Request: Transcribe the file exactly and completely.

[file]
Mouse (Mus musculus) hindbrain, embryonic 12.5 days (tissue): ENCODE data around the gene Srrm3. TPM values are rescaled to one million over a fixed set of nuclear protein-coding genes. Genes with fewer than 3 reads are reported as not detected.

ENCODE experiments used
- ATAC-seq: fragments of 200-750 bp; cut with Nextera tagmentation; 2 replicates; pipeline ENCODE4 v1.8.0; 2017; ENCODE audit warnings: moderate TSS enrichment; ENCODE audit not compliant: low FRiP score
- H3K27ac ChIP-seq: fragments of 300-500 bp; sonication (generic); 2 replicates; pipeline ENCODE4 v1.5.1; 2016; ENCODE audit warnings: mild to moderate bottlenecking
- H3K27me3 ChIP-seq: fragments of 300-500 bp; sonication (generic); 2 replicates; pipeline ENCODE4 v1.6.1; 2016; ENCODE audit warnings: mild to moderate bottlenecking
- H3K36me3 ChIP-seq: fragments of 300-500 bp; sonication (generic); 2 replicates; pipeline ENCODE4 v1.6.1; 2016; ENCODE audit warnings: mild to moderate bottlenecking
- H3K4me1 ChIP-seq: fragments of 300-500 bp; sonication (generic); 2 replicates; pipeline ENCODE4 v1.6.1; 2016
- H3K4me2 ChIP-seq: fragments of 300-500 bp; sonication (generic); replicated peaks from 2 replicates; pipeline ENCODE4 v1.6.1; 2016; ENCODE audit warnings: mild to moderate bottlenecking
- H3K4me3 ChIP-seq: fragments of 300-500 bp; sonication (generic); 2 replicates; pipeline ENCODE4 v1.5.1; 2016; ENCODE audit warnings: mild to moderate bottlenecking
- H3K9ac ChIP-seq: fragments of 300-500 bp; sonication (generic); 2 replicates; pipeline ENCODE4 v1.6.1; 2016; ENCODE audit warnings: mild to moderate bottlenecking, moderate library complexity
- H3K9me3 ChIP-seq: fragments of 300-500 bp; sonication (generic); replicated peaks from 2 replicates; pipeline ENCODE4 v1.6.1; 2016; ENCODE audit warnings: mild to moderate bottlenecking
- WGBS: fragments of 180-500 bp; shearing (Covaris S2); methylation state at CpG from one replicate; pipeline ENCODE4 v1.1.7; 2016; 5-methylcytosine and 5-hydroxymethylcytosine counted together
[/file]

Mouse (Mus musculus) hindbrain, embryonic 12.5 days (tissue): ENCODE data around the gene Srrm3. TPM values are rescaled to one million over a fixed set of nuclear protein-coding genes. Genes with fewer than 3 reads are reported as not detected.

ENCODE experiments used
- ATAC-seq: fragments of 200-750 bp; cut with Nextera tagmentation; 2 replicates; pipeline ENCODE4 v1.8.0; 2017; ENCODE audit warnings: moderate TSS enrichment; ENCODE audit not compliant: low FRiP score
- H3K27ac ChIP-seq: fragments of 300-500 bp; sonication (generic); 2 replicates; pipeline ENCODE4 v1.5.1; 2016; ENCODE audit warnings: mild to moderate bottlenecking
- H3K27me3 ChIP-seq: fragments of 300-500 bp; sonication (generic); 2 replicates; pipeline ENCODE4 v1.6.1; 2016; ENCODE audit warnings: mild to moderate bottlenecking
- H3K36me3 ChIP-seq: fragments of 300-500 bp; sonication (generic); 2 replicates; pipeline ENCODE4 v1.6.1; 2016; ENCODE audit warnings: mild to moderate bottlenecking
- H3K4me1 ChIP-seq: fragments of 300-500 bp; sonication (generic); 2 replicates; pipeline ENCODE4 v1.6.1; 2016
- H3K4me2 ChIP-seq: fragments of 300-500 bp; sonication (generic); replicated peaks from 2 replicates; pipeline ENCODE4 v1.6.1; 2016; ENCODE audit warnings: mild to moderate bottlenecking
- H3K4me3 ChIP-seq: fragments of 300-500 bp; sonication (generic); 2 replicates; pipeline ENCODE4 v1.5.1; 2016; ENCODE audit warnings: mild to moderate bottlenecking
- H3K9ac ChIP-seq: fragments of 300-500 bp; sonication (generic); 2 replicates; pipeline ENCODE4 v1.6.1; 2016; ENCODE audit warnings: mild to moderate bottlenecking, moderate library complexity
- H3K9me3 ChIP-seq: fragments of 300-500 bp; sonication (generic); replicated peaks from 2 replicates; pipeline ENCODE4 v1.6.1; 2016; ENCODE audit warnings: mild to moderate bottlenecking
- WGBS: fragments of 180-500 bp; shearing (Covaris S2); methylation state at CpG from one replicate; pipeline ENCODE4 v1.1.7; 2016; 5-methylcytosine and 5-hydroxymethylcytosine counted together